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Assessment as a Social Activity

September 17th, 2009 jonmott Leave a comment Go to comments

I’ve been following the Washington State Harvesting Gradebook project for sometime and have been impressed with the intellectual rigor behind the project. That is clearly evidenced in this video overview of the project:

The comments at the end of the video are particularly significant. The narrator concludes:

At bottom, our research findings challenge many traditional assumptions. We are all understanding now that more than ever learning and assessment is or should be social. It benefits from the insight and diversity of broader engaged community. Expertise is distributed. It is not monolithic.

Assessment and assessment criteria, as Wiggins has long argued, should not be a secret. Students’ energy and creativity in their learning should not be held hostage by a classroom or coddled with promises of, “Someday in the real world …”

Intellectual capital is mistakenly recognized as a noun. Intellectual capital is a gerund. It is learning. And it is most valuable when it’s plural: “We learn.”

This emphasis on community and social connections in the learning process (which encompasses assessment) is reminiscent of Brown & Adler’s assertion that it is time for us move beyond the Cartesian premise of “I think, therefore I am” and embrace the more realistic and rich notion of “we participate, therefore we are.” As we make learning and learning assessment more social, public, and transparent, learners will be naturally more invested and engaged in the learning process because they become co-creators and co-custodians of the experience. The WSU model of social assessment that incorporates external assessment of student work extends this openness into the broader community in which our students will work and continue to learn after graduation.

As we move forward with the development of the BYU gradebook, we will incorporate these elements of social assessment, facilitating self-assessment, peer assessment, instructor assessment, and external (third-party) assessment. The resulting treasure trove of authentic assessment data will more than meet our accreditation needs (so long as our program outcomes, learning activities and assessments are aligned!). But far more importantly, this rich, community-centric assessment approach will deepen and enrich the student learning experience.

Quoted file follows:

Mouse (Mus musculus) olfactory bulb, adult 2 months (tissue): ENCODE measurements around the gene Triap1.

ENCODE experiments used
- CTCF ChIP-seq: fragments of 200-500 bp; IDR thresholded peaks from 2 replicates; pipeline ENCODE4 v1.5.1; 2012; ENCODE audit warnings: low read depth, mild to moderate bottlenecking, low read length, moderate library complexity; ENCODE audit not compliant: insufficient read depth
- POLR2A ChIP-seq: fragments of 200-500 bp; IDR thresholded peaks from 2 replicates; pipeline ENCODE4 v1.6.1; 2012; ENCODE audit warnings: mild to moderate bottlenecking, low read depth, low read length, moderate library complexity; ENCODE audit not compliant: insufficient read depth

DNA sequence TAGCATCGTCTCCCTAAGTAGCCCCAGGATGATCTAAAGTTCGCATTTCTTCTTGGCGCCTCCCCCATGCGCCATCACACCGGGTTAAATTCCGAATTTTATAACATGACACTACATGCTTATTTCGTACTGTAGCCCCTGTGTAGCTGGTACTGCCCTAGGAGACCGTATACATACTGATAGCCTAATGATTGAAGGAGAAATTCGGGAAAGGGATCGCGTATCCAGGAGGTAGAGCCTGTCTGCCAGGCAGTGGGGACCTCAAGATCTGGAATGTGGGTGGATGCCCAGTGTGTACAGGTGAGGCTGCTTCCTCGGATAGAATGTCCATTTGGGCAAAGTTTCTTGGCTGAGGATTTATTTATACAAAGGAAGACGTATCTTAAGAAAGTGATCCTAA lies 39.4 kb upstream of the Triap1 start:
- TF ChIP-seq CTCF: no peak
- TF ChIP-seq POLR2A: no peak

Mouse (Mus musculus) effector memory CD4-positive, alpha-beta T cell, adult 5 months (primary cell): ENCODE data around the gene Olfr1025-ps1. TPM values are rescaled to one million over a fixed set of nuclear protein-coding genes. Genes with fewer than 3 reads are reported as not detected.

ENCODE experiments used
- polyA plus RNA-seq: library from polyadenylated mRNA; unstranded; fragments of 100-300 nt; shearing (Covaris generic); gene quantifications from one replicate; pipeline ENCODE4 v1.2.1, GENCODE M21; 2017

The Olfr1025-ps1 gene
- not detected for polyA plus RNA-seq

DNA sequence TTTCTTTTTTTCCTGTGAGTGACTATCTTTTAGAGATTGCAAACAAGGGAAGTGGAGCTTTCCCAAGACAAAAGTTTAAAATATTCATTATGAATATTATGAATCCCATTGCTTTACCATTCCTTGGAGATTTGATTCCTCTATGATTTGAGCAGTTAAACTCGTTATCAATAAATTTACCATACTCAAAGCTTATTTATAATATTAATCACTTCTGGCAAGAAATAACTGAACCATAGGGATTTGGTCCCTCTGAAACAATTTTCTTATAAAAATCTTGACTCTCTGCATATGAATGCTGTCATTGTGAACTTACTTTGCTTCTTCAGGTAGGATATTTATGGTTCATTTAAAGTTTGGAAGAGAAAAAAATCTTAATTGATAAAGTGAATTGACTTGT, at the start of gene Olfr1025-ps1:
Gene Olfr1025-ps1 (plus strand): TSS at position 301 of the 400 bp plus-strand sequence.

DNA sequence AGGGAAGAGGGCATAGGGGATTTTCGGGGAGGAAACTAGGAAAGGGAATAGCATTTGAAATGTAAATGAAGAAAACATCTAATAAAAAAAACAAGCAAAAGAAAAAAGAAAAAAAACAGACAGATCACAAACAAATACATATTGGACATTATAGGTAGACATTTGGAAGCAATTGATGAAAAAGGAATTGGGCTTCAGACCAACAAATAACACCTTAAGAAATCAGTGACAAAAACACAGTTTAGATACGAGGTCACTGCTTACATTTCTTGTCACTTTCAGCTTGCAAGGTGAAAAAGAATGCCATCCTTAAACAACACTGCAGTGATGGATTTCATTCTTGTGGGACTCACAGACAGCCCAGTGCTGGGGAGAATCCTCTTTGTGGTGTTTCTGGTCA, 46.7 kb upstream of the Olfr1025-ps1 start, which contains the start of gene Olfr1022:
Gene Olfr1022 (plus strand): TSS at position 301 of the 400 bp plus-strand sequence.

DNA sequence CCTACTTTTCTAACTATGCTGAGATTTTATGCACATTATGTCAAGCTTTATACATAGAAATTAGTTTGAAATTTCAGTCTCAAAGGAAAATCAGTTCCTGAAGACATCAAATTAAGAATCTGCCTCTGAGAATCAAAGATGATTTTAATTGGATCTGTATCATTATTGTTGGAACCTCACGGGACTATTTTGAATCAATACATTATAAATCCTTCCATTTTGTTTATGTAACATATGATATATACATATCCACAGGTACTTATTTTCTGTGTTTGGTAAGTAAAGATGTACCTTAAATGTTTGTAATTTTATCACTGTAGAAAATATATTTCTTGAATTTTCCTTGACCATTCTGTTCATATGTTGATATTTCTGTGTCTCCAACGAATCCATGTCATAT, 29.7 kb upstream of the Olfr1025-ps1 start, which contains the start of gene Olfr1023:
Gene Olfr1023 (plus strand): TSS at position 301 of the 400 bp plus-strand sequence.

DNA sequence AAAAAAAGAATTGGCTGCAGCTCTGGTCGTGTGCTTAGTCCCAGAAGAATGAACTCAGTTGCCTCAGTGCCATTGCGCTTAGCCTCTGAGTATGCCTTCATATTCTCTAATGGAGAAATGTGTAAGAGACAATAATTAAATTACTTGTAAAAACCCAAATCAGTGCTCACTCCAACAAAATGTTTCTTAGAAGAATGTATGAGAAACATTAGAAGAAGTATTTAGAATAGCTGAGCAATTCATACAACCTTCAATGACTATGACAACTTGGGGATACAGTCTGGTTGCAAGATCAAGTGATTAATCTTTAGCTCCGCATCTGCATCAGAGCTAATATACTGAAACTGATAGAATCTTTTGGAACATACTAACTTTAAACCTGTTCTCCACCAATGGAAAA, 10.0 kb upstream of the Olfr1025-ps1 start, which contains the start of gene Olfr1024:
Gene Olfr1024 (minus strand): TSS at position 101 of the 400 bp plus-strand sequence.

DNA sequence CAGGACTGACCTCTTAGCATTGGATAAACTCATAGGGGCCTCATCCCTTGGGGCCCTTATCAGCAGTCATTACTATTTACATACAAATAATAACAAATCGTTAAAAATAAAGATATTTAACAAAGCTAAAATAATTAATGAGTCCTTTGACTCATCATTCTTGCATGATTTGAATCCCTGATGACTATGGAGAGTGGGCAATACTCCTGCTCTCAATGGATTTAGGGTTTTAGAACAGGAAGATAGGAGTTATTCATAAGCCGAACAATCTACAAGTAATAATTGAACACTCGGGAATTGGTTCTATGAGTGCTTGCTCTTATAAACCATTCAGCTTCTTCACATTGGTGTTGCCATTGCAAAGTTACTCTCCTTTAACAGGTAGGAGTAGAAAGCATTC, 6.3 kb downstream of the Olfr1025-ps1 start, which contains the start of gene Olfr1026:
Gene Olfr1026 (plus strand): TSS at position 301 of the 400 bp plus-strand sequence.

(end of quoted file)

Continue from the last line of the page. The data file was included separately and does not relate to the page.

• Jon
    You may be interested in this unfolding conversation
    http://communitylearning.wordp...

  • Interesting. i've only just starting thinking about assessment in social terms. It's such a tricky area and looks like some good debate will be had. Thanks for the link to the Gradebook project, it prompted some more thought on my part.

  • Jared - I agree that not all learning and assessment activities should be social. Solitary reading, pondering, reflection, and writing are some of my most important and cherished intellectual activities. I think what we're looking for is some sort of Aristotelian Mean between the completely social and the utterly solitary. Unfortunately, the center of gravity in assessment has been private and individualistic rather than open and collaborative. While agreeing with your assertion that there is a time and place for private study and reflection, I'd argue that in the current environment we need more social space to enrich and balance it.

  • nilspeterson

    Jared, I'd go a bit further than Jon, and closer to Seely Brown. Much of work and most of the pressing real problems to be solved require multi-disciplinary collaborative teams. The work in involves learning (research, design, etc are forms of learning). Cathy Davidson at HASTAC has called this mode of working "Collaboration by Difference." The Internet allows new means of creating these social learning settings. I believe students need to be learning in these contexts (often outside the university walls) and my interest is in how to provide assessment (not grading) of the learning that benefits both the learner and the academic program that is facilitating the learning.

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